Patterico's Pontifications


L.A. Times Got That Three Strikes Story Right After All

Filed under: General — Patterico @ 6:49 am

I recently wrote a blog post suggesting that the L.A. Times might have misstated the criminal history of John Wesley Ewell, a third striker who was treated as a second striker by my office on different occasions and is now charged with several murders. My piece was pure media criticism; I said that I tentatively suspected that they might have misstated the suspect’s record, based on the fact that another reporter (whom I respect) had reported something different. As before, I don’t want to get into a discussion of the current case, which is an ongoing and rather high-profile case. However, I want to put up a quick item to note that my (tentatively expressed) criticism of the L.A. Times was misplaced.

I began to suspect this within a couple of hours of publishing the piece, as I found new pieces appearing on Google News which also seemed to support the account offered by the L.A. Times. I added an update linking a couple of those pieces and noting the likelihood that the paper had gotten it right.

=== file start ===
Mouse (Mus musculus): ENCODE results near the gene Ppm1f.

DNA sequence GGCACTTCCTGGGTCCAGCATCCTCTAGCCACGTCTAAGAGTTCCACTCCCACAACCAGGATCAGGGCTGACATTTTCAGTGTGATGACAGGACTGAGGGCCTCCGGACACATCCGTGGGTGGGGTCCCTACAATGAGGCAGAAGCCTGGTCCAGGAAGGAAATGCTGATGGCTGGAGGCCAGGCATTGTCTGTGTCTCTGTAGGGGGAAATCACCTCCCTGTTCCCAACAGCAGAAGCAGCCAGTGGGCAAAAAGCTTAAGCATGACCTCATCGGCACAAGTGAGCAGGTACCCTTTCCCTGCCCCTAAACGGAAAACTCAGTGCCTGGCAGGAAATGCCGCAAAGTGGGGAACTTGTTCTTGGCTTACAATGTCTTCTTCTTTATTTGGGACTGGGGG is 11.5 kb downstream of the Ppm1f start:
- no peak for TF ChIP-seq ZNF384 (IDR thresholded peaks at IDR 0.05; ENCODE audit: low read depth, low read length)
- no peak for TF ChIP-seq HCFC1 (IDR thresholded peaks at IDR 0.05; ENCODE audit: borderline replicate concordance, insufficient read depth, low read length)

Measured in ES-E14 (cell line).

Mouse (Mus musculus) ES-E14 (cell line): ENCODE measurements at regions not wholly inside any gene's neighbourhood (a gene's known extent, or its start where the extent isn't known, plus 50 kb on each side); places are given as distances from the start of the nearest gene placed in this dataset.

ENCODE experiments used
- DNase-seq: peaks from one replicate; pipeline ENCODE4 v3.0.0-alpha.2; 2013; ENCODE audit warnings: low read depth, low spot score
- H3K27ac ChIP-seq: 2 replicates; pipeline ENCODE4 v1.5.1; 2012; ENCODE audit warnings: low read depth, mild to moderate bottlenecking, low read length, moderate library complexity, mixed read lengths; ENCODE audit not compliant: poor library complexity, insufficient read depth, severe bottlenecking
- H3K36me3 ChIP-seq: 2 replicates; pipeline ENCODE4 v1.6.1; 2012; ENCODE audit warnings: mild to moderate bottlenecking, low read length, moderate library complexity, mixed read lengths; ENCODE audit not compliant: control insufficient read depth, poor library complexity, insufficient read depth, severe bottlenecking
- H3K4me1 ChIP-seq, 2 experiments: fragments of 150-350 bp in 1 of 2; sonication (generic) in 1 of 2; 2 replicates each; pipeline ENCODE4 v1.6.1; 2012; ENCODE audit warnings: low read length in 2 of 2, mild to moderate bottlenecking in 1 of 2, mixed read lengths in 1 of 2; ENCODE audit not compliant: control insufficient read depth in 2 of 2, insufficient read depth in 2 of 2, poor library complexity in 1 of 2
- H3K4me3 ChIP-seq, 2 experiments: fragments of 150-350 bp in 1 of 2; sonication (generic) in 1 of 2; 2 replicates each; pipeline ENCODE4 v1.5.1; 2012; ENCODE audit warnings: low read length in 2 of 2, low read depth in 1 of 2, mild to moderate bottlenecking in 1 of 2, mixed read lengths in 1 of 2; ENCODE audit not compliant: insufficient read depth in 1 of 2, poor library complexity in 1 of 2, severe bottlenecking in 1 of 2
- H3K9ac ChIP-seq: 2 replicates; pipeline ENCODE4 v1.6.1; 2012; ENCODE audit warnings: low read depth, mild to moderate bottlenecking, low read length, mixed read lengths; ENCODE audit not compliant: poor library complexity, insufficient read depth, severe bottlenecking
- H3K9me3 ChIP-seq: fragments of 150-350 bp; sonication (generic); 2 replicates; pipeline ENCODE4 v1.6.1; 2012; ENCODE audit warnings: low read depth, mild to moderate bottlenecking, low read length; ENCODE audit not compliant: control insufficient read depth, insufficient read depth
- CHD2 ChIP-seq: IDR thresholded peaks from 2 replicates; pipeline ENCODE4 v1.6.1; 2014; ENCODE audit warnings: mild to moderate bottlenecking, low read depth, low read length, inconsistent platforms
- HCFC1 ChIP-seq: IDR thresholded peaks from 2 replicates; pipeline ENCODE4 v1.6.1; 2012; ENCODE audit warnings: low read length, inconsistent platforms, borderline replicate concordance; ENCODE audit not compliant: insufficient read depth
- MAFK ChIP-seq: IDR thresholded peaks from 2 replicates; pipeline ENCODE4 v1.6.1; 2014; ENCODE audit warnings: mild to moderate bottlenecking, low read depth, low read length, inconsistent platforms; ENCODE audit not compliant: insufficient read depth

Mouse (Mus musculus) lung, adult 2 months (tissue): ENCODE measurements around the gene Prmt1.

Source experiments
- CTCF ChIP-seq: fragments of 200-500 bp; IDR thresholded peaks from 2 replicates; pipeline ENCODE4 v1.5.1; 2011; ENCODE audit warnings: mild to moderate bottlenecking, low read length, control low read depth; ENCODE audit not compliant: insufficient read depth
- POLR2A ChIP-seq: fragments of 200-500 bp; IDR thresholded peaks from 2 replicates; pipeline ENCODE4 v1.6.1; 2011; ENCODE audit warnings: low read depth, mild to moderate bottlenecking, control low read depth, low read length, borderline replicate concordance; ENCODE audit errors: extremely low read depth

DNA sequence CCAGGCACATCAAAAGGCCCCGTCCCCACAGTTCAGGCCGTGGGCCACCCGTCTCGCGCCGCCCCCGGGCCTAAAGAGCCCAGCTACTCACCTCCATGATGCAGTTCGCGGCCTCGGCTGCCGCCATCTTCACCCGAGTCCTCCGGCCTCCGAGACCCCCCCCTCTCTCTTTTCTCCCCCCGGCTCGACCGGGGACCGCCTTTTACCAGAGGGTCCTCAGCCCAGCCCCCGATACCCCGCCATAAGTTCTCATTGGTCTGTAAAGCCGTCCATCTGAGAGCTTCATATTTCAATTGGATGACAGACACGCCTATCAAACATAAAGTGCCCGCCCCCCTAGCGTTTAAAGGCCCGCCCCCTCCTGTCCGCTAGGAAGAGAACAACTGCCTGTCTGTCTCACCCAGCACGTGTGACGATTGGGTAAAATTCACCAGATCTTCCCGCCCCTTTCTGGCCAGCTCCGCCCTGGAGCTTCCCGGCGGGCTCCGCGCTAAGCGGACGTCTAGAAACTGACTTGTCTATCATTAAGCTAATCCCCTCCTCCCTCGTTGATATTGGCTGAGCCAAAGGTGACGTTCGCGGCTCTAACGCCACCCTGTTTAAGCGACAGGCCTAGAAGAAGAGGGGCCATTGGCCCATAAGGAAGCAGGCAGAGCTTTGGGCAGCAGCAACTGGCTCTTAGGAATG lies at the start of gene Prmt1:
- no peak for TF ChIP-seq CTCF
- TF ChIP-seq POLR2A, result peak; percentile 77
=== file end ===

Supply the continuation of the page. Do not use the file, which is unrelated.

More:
That likelihood is now confirmed. After the publication of my post, I was contacted by Jack Leonard, one of the reporters on the story. He indicated that he believed he and his colleague had gotten it right, and wanted to walk me through the facts. I exchanged some genial e-mails with him and asked for the specific evidence, indicating that I would write a correction if he sent me proof that the story was right. He did so on Thursday. This post is my correction.